Contraceptive intrauterine devices could reduce risk of cervical cancer

In collaboration with the Press Association

Contraceptive intrauterine devices (IUDs) could substantially reduce the risk of women developing cervical cancer, new research from Spain shows.

In a study of more than 20,000 women, those who had used the birth control method - a plastic and copper or hormone-containing device inserted into the womb to stop sperm meeting an egg - were around half as likely to develop the cancer as women who had never used IUDs.

Xavier Castellsagué and scientists at the Institut Catala d'Oncologia, L'Hospitalet de Llobregat, in Catalonia, Spain, examined 10 case-control studies of cervical cancer in eight countries and 16 surveys on human papillomavirus (HPV) prevalence in women from four continents.

The researchers found that the risk of developing squamous-cell carcinoma, one of the two major types of cervical cancer, was reduced by 44 per cent, while the chances of getting adenocarcinoma or adenosquamous carcinoma, the other major type, fell by an even greater proportion - 54 per cent.

But using IUDs did not help protect against getting the HPV virus - which causes the vast majority of cervical cancers - the study published in The Lancet Oncology found.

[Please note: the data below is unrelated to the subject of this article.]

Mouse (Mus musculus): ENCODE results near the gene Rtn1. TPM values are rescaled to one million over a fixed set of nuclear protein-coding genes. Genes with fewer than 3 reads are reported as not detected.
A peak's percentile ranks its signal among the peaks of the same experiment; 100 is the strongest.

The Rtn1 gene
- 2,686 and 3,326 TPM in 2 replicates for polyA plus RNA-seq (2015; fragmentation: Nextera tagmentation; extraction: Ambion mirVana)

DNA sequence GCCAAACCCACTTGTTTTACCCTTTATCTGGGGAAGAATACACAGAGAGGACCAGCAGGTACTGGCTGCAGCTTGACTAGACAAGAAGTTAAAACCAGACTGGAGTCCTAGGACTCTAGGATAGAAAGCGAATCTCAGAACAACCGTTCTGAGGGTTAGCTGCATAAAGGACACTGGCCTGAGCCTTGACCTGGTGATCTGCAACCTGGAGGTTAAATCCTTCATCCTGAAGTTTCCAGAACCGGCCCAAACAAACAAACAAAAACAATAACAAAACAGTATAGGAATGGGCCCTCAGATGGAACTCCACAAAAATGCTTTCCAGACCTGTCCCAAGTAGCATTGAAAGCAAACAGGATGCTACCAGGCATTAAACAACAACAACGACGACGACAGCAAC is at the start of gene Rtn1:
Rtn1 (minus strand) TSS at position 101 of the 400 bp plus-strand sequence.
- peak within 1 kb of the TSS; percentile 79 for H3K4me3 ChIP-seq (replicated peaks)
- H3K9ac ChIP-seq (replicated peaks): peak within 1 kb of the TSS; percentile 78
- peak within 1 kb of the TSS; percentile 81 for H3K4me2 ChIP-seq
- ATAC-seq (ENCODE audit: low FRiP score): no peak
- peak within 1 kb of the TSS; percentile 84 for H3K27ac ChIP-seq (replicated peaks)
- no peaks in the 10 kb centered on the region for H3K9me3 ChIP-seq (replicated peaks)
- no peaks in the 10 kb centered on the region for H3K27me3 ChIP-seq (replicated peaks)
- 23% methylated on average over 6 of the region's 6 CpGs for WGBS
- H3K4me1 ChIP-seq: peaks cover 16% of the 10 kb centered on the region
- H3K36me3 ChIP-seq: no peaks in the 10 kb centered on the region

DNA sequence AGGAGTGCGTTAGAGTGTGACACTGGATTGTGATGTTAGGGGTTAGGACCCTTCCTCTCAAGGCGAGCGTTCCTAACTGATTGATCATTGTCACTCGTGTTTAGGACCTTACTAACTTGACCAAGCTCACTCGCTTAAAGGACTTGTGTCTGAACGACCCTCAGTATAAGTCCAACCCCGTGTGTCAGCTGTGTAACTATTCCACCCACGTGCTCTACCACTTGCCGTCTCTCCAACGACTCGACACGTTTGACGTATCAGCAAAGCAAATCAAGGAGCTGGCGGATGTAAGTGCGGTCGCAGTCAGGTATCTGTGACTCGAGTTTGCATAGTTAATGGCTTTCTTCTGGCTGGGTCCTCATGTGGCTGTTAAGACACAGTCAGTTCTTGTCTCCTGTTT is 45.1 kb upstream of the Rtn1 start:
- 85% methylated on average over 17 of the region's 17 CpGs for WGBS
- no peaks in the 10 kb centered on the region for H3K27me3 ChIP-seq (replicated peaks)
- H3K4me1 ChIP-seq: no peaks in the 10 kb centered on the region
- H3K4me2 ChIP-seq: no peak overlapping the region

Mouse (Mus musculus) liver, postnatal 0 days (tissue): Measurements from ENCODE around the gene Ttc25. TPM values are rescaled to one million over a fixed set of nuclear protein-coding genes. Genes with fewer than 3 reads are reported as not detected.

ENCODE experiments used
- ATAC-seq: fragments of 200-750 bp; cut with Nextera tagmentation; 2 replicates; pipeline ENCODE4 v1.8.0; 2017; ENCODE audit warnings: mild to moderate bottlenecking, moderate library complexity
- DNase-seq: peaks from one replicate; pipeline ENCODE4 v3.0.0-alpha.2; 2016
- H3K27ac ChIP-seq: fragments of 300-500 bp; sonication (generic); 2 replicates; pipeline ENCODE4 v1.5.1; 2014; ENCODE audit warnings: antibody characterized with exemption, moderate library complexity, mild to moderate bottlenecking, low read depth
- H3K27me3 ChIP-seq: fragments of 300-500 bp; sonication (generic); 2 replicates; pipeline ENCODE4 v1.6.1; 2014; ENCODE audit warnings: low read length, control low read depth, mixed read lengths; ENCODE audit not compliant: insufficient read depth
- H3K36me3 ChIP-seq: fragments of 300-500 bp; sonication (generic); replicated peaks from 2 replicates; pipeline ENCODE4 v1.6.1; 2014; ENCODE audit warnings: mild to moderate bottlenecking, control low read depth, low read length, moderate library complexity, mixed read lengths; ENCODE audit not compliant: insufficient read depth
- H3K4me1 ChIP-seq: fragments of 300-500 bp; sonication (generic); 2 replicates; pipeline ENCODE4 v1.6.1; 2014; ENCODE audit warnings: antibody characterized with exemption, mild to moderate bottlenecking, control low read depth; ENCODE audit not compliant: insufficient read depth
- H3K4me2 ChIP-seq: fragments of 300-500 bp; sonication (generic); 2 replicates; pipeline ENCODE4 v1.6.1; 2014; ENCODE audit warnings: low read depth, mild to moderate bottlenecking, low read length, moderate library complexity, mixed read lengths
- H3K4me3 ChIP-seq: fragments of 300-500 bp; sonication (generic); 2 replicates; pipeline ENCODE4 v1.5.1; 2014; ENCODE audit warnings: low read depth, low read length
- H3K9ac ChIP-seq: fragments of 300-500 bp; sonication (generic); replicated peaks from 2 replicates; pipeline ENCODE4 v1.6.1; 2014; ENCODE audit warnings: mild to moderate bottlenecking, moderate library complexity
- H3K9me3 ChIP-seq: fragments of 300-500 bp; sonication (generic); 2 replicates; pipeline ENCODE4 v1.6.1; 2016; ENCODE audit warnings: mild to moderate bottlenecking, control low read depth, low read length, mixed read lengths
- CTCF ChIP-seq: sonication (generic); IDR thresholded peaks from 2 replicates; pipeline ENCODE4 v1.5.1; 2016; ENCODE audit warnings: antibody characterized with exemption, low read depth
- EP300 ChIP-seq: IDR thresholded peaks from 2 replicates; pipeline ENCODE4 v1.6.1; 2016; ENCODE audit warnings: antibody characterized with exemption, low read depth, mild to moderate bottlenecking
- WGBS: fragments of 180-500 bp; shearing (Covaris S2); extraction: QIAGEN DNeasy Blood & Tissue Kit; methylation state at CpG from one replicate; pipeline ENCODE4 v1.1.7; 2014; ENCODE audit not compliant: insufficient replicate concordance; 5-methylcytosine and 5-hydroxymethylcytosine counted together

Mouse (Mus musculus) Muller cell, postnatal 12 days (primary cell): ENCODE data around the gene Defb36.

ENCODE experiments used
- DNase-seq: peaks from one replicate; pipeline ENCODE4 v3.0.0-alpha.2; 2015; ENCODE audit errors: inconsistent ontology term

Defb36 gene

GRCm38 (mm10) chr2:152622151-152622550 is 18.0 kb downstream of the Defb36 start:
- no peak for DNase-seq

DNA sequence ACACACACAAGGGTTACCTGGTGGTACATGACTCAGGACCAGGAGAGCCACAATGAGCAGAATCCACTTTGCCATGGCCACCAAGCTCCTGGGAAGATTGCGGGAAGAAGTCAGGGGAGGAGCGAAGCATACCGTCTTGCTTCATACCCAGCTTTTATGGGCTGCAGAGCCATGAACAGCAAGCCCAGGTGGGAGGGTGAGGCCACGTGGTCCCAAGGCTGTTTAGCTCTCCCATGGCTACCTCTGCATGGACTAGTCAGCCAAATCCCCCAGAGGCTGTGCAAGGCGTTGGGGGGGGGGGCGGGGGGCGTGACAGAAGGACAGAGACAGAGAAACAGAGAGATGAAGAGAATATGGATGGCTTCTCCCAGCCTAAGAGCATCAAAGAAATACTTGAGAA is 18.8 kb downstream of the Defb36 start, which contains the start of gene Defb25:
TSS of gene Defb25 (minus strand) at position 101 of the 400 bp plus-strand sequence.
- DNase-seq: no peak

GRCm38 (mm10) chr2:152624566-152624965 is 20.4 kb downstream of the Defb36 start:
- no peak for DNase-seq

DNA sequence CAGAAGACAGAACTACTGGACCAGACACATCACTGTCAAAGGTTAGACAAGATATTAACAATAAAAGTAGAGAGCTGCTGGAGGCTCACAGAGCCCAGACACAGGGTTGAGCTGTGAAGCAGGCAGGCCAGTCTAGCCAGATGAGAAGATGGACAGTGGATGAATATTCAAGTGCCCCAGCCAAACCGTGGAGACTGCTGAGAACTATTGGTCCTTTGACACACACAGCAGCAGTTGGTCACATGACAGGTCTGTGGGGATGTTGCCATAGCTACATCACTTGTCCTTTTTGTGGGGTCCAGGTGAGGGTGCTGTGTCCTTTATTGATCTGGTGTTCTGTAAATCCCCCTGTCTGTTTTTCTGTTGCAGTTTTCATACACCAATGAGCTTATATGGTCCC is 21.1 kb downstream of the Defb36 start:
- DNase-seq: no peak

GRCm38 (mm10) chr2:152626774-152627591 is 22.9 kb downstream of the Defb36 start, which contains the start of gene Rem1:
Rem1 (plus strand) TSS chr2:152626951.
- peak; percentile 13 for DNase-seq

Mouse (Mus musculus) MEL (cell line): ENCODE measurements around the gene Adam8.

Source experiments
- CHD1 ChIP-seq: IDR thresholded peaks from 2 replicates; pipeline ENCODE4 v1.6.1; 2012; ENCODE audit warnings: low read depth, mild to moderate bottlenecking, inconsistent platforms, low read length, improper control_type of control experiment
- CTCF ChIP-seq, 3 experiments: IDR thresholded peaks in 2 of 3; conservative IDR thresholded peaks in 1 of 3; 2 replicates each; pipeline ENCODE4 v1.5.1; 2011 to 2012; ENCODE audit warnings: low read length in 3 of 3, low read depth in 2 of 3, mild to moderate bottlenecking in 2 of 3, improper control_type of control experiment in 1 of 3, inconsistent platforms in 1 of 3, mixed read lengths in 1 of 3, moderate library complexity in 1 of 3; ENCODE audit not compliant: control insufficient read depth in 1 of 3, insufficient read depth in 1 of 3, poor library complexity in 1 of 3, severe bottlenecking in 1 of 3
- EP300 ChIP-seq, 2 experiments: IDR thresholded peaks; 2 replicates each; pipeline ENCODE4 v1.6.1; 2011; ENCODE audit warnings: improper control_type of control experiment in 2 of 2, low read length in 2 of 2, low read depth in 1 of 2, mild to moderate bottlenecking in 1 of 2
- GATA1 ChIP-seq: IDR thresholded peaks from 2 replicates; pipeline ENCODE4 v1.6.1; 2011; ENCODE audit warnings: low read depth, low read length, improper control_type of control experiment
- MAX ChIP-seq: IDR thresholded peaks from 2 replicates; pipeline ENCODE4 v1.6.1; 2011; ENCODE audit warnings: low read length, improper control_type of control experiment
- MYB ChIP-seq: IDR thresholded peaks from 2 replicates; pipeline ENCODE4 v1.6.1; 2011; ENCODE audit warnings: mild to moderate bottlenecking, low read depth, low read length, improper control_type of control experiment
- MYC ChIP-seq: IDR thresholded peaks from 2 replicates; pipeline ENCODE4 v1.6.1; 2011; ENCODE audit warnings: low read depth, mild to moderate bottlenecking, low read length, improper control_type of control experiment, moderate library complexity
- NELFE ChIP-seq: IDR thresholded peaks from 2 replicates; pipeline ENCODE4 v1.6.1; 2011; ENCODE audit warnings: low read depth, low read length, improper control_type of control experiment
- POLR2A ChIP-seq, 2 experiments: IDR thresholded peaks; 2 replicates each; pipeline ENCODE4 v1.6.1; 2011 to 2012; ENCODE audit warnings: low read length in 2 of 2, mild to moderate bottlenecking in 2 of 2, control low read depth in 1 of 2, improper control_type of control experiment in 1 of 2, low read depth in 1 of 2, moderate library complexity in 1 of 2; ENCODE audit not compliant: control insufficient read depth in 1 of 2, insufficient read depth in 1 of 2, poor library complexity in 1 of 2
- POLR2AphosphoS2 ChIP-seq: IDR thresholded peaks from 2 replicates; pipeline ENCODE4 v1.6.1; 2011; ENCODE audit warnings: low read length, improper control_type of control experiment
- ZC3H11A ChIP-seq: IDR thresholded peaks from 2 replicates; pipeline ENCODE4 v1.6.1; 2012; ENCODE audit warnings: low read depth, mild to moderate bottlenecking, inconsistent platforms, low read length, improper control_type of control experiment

Women who had only used an IUD for a relatively short period of time appeared to benefit from the same protective effects as those who had used them for much longer, and the protection was maintained even after use exceeded 10 years.

The researchers are unsure why IUDs help protect against cervical cancer, but suggested that the process of inserting or removing the device may destroy pre-cancerous lesions or trigger chronic inflammation and a long-term immune response in the lining of the womb, aiding resistance to HPV.

"The associations found in our study strongly suggest that IUD use does not modify the likelihood of prevalent HPV infection (the cause of cervical cancer), but might affect the likelihood of HPV progression to cervical cancer," the authors said.

Jessica Harris, health information manager at Cancer Research UK, said: "This study opens up an interesting new avenue for research, but there are still lots of unanswered questions. For example, it's not clear how this effect is happening, and whether it's IUD use itself that is causing the reduced risk, or something else that is linked to both IUD use and cervical cancer.

"Answering these questions could help us understand more about how cervical cancer develops after HPV infection. The best way to reduce the risk of cervical cancer is to take up your screening invitations - screening is highly effective at preventing cervical cancer from developing in the first place and it's estimated to save over 5,000 lives each year in the UK."

Copyright Press Association 2011

References

  • Castellsagué, X. et al. Intrauterine device use, cervical infection with human papillomavirus, and risk of cervical cancer: a pooled analysis of 26 epidemiological studies. Lancet Oncol DOI:10.1016/S1470-2045(11)70223-6